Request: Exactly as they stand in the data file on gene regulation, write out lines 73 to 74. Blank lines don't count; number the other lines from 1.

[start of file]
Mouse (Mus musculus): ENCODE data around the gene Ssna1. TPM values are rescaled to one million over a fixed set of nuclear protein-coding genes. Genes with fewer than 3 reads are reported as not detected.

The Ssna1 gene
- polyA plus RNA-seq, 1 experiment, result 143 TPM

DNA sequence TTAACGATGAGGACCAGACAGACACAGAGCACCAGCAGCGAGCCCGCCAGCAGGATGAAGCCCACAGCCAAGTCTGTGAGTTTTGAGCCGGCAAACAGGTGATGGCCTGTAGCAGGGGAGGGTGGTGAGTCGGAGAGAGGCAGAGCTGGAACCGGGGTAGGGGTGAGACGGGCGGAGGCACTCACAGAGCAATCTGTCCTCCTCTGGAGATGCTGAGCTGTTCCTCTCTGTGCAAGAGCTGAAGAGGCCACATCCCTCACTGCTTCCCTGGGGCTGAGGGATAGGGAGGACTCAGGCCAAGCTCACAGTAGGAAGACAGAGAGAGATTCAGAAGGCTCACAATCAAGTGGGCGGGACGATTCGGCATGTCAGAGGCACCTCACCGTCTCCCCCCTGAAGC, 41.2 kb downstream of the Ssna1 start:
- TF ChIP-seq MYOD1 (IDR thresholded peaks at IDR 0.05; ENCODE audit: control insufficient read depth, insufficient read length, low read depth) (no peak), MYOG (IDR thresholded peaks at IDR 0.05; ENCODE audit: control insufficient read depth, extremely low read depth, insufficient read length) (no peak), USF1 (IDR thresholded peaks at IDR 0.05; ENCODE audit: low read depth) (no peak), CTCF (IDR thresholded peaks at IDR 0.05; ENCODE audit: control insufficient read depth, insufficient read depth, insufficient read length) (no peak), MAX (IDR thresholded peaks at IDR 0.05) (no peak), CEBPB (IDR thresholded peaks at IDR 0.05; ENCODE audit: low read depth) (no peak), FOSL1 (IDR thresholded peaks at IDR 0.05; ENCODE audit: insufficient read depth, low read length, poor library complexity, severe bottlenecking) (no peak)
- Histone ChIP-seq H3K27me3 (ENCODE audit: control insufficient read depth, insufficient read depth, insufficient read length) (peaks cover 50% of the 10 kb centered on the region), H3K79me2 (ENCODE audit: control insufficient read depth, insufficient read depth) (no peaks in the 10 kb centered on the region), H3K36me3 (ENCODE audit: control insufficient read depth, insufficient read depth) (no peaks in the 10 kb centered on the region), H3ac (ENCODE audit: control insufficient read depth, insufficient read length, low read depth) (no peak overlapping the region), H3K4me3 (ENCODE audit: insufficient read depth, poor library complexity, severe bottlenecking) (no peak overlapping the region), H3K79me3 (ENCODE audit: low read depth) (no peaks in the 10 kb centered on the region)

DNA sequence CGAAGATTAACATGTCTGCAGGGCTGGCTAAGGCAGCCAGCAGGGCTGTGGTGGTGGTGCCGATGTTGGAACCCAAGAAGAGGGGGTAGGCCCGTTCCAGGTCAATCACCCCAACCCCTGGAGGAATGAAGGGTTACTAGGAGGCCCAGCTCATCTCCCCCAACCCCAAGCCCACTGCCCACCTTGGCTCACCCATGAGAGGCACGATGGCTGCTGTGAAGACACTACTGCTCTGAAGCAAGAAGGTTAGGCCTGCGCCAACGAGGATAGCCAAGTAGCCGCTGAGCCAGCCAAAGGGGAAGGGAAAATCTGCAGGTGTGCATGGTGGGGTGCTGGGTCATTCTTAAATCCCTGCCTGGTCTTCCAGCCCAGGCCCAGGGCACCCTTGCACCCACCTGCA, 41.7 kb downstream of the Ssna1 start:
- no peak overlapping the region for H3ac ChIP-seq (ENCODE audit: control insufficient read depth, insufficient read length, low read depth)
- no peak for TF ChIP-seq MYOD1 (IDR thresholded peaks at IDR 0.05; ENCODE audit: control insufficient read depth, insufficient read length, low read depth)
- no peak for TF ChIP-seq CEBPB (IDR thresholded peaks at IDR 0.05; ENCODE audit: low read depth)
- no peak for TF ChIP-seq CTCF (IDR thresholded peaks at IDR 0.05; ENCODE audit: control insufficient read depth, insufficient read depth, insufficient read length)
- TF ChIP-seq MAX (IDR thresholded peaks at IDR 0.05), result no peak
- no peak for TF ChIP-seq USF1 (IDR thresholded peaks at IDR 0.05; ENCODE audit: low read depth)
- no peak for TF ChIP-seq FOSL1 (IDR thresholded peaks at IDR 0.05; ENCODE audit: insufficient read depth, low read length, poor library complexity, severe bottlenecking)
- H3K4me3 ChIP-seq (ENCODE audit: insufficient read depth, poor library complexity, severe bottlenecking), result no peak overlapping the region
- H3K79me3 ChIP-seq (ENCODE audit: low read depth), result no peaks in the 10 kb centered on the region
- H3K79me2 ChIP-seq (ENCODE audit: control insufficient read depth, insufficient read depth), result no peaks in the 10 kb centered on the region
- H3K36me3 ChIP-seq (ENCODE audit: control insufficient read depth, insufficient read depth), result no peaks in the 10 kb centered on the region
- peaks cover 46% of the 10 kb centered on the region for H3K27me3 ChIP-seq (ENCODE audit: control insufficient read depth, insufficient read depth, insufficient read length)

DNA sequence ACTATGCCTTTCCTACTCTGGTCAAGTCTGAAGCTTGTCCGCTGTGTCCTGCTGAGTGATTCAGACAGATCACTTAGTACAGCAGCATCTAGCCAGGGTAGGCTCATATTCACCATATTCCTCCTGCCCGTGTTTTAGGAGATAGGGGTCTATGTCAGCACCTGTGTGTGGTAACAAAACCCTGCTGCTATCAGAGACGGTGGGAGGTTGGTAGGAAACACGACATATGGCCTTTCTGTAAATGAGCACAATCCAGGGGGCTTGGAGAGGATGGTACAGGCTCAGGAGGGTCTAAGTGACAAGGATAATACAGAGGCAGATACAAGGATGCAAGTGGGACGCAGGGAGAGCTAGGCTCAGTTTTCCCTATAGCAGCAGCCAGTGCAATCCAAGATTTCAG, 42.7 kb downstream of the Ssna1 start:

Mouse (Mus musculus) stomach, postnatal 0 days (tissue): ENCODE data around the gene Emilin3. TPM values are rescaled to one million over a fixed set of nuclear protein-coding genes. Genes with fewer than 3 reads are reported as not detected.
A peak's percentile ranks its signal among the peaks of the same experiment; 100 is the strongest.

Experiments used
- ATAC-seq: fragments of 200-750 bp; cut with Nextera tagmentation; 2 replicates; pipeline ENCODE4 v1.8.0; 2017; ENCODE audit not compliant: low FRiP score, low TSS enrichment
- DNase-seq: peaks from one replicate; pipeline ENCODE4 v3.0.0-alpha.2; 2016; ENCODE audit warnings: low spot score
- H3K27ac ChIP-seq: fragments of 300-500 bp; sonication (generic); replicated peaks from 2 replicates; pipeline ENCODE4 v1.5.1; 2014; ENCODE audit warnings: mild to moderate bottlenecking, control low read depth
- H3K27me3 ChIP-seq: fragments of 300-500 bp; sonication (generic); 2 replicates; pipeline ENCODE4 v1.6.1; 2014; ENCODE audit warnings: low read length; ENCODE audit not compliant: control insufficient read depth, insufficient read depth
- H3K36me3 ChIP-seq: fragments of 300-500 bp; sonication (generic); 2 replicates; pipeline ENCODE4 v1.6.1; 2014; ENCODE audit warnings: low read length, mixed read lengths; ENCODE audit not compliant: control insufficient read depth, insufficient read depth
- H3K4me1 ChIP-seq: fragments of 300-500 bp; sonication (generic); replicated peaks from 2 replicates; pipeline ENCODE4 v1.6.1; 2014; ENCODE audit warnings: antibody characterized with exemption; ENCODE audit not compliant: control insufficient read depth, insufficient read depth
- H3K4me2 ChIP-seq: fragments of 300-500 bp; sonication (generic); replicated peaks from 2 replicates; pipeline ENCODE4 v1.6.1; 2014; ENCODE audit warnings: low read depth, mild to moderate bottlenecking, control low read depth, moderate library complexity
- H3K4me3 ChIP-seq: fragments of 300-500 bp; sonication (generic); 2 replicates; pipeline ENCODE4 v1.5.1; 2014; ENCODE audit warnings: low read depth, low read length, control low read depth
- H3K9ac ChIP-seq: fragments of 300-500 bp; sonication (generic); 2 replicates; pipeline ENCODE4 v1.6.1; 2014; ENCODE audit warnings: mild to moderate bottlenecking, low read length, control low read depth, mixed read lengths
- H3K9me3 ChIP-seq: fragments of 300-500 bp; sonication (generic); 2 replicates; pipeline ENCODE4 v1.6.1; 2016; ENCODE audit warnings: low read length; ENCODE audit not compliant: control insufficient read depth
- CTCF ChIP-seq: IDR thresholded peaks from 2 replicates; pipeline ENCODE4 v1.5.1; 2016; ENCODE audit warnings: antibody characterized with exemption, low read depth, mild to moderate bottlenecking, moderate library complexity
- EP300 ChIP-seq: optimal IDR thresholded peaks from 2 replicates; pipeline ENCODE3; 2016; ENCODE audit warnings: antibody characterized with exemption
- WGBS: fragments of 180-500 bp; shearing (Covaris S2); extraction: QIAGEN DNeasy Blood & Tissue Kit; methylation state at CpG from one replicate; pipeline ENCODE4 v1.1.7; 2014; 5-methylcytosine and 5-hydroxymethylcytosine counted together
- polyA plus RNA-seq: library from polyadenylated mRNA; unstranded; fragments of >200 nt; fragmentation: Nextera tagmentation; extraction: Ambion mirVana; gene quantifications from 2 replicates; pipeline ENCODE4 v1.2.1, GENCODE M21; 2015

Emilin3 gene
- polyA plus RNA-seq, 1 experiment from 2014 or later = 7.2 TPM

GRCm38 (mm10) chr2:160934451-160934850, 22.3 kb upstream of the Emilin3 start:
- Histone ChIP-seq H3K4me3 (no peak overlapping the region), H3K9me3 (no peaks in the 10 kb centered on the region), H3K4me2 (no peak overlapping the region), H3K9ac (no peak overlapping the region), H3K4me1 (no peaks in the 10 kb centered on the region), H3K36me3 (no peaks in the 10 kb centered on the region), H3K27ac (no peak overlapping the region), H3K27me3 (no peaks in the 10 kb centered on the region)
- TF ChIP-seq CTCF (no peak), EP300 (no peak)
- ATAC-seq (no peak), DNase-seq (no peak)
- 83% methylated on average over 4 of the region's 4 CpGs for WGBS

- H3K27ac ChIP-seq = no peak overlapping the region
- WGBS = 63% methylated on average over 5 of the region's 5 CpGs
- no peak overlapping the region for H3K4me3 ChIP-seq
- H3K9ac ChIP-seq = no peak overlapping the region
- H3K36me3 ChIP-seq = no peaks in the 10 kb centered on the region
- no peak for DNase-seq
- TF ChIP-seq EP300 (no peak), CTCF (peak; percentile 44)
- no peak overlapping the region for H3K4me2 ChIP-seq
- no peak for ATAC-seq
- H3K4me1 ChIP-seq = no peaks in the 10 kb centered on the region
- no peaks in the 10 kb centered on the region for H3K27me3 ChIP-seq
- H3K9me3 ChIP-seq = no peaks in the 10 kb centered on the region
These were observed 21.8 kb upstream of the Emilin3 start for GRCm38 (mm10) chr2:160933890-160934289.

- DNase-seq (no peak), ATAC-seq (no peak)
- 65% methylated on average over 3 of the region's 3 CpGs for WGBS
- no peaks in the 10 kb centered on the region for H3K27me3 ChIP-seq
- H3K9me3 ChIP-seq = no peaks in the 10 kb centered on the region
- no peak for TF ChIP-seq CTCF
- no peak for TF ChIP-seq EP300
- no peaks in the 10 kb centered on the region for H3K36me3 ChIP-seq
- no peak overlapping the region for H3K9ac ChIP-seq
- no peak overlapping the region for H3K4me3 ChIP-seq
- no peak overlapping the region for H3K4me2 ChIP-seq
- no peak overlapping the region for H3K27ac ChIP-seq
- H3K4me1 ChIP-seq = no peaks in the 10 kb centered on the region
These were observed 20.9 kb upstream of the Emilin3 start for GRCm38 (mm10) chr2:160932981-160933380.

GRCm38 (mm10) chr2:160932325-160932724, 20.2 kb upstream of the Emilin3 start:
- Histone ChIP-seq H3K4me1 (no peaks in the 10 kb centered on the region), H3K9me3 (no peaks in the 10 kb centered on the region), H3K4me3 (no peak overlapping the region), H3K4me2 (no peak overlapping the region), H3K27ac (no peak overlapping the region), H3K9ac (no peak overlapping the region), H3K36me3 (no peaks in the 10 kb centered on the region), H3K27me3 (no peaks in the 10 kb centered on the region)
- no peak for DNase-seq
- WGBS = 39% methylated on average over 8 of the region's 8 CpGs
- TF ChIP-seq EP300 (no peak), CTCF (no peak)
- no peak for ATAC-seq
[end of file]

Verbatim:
- no peak for DNase-seq
- WGBS = 39% methylated on average over 8 of the region's 8 CpGs